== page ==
Re: what is the purpose of -ve voltage in PC?

"gchandrujs via HWKB.com" <u25485@uwe> wrote in message
news:72a4666beb021@xxxxxx
Hi,
I want to know what is the purpose of -ve voltages in PC ? for
example -5v, -
3.3v, -12v. It knows to a common man that +ve voltages flows current and
i
would like to know the purpose of -ve voltages.
Think of the 'flow', like a water circuit. Water can be pumped round the
circuit in either direction, but there always has to be a complete
'circuit'. In fact the actual electron 'flow' in a circuit, is the
opposite way to the 'sign', so it is the -ve connection, that 'sources'
electrons, and the +ve ones, have the electrons flowing towards them!.
With the positive connections, electrons are flowing 'out' from the 0v
wire, through the circuit, and back into the +ve connection. With the
negative connections, the electrons are flowing out of these connections,
through the circuit, and back into the 0v pin. It is one of the oddities
of history, that we have the flow 'backwards', from what would seem
intuitive...
Now, just as with the water analogy, there can be places where water needs
pumping 'up' (cistern in the roof for example), and others where flow in
the other direction is needed. Most modern stuff, doesn't really use
the -ve rails now. Instead if -ve lines are needed, the circuits will
contain their own 'charge pump', to provide these rails, drawing the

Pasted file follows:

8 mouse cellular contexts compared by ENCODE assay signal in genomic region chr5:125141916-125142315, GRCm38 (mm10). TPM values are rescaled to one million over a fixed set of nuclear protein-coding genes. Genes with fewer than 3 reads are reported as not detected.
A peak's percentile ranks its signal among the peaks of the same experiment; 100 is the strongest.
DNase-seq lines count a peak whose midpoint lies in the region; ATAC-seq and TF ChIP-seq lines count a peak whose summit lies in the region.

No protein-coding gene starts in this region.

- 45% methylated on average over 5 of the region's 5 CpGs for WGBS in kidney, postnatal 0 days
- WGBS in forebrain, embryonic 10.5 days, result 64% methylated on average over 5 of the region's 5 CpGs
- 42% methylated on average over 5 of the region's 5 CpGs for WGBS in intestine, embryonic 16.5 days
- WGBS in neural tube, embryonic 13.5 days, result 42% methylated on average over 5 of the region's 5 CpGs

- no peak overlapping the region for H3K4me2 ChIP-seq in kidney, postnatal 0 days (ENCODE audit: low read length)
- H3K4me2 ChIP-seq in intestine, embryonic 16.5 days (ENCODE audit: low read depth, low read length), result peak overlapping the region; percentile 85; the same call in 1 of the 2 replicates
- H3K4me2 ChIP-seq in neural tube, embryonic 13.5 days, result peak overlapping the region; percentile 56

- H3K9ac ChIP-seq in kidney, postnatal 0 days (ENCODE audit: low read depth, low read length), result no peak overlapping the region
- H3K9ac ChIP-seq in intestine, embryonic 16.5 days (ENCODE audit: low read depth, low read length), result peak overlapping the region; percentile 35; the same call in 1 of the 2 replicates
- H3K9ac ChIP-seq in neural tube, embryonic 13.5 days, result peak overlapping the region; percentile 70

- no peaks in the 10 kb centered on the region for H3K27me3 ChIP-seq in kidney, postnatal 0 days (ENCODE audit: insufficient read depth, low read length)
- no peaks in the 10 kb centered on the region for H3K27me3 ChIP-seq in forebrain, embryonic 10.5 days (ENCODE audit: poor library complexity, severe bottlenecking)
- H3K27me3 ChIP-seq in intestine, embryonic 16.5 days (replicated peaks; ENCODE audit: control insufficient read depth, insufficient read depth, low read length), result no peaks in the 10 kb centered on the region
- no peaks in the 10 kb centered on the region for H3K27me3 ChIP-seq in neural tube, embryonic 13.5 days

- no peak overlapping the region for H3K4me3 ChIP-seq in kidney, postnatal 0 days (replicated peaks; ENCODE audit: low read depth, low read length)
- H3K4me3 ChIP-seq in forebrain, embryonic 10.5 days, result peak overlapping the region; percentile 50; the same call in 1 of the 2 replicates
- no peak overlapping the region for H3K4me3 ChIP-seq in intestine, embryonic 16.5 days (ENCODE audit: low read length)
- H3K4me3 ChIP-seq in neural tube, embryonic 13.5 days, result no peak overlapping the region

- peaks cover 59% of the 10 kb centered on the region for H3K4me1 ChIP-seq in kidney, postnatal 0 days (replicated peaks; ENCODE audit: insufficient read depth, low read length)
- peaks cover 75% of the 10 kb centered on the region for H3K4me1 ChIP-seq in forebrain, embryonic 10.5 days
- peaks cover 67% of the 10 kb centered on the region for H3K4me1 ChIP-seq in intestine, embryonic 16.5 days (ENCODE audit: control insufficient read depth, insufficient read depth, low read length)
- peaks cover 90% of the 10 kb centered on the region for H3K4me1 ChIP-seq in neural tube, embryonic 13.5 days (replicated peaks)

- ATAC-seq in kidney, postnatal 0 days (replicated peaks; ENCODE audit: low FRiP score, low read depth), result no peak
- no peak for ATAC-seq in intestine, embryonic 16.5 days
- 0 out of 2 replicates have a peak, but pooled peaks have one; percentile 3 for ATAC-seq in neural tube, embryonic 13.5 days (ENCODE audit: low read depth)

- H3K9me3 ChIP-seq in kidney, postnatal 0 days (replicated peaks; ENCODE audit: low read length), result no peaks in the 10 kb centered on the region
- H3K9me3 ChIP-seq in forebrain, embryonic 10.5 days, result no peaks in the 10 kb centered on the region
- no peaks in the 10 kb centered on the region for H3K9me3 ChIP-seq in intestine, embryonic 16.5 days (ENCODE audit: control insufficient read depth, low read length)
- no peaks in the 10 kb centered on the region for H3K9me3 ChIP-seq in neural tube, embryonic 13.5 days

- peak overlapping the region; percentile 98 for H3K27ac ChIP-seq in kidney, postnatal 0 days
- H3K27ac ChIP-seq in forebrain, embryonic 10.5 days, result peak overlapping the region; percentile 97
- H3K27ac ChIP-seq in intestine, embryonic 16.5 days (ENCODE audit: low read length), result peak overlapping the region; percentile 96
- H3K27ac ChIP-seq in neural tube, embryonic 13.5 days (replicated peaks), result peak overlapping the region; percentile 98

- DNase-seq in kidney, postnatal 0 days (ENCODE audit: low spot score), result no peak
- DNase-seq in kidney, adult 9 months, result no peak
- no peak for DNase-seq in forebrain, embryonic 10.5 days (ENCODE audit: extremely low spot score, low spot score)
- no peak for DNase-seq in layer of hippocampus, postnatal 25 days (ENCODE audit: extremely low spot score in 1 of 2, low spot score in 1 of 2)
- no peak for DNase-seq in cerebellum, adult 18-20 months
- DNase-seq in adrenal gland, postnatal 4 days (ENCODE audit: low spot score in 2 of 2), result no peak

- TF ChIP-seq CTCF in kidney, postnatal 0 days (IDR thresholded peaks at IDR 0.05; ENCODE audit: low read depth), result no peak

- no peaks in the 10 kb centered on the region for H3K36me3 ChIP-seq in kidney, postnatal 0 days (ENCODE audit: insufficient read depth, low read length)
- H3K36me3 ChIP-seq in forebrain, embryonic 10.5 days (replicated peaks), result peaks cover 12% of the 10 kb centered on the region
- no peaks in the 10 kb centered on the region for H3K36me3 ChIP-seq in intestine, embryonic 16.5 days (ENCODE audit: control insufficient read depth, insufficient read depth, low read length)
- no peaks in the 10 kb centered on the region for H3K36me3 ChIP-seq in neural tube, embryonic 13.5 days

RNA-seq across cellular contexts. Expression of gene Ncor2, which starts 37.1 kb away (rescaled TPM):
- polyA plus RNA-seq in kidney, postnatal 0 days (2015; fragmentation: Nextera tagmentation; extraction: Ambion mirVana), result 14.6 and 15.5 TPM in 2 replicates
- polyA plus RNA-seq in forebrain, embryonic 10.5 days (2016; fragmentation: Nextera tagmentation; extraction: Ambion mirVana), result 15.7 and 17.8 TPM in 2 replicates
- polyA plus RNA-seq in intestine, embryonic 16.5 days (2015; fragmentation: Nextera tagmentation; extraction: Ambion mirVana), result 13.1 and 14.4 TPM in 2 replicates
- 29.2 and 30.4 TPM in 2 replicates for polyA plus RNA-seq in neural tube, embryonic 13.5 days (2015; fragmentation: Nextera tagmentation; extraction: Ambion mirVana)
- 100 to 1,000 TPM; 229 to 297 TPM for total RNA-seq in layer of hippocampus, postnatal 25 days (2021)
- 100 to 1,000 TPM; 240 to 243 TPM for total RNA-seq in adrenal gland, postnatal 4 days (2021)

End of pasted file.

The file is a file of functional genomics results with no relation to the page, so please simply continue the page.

required power fom the +ve rails, and moving this where needed (the
circuit used, works just like a 'bucket brigade' of firemen). However in
the past, this was much harder to do, and so -ve rails were provided. The
basic uses were:
The -5v rail, was required by the original memories on the PC. Modern
memories generate their own internal rail.
The -12v rail, was used by the RS232 signalling standard (to improve noise
immunity, quite a large signalling voltage is used on this, -12v to +12v
normally at the 'source').
This rail was also commonly used by audio circuits, which want their
output voltages to have 'symmetrical' swings around the 0v rail.
There isn't a -3.3v rail in the AT.

Also can you get me some links for easy understanding for power
consumption
of a PC and SERVERS which can be in easily understandable manner?. In
general
we identifying power consumption by adding all the power consumption of
peripherals like keyboard, motherboard, PCI devices etc., But May i know
what
power consumes generally PIII, PIV PCs consumes per hour ?

Varies massively. The processor itself, depending on speed, and what is
actually being done, can draw anything from about 10W, to nearly 200W.
Most current units are specified to dissipate about 90W max). The second
biggest user, is the video card, with some of the modern high performance
cards having 'peak' demands well over 100W. Systems using two such cards
in SLI, or a similar manner, can have huge demands in this area. However
quite competent basic displays can be done using well under 10W, and
typically cards like this will be used in server applications. Disk
drives, use between about 2W (some low power designs), up to nearly 30W
5W/GB (depends on the speed as well). Keyboards/mice etc., will all use
under 5W (remember this is the maximum a USB device can draw without
external power, and hence provides a good 'guideline').

Best Wishes

.

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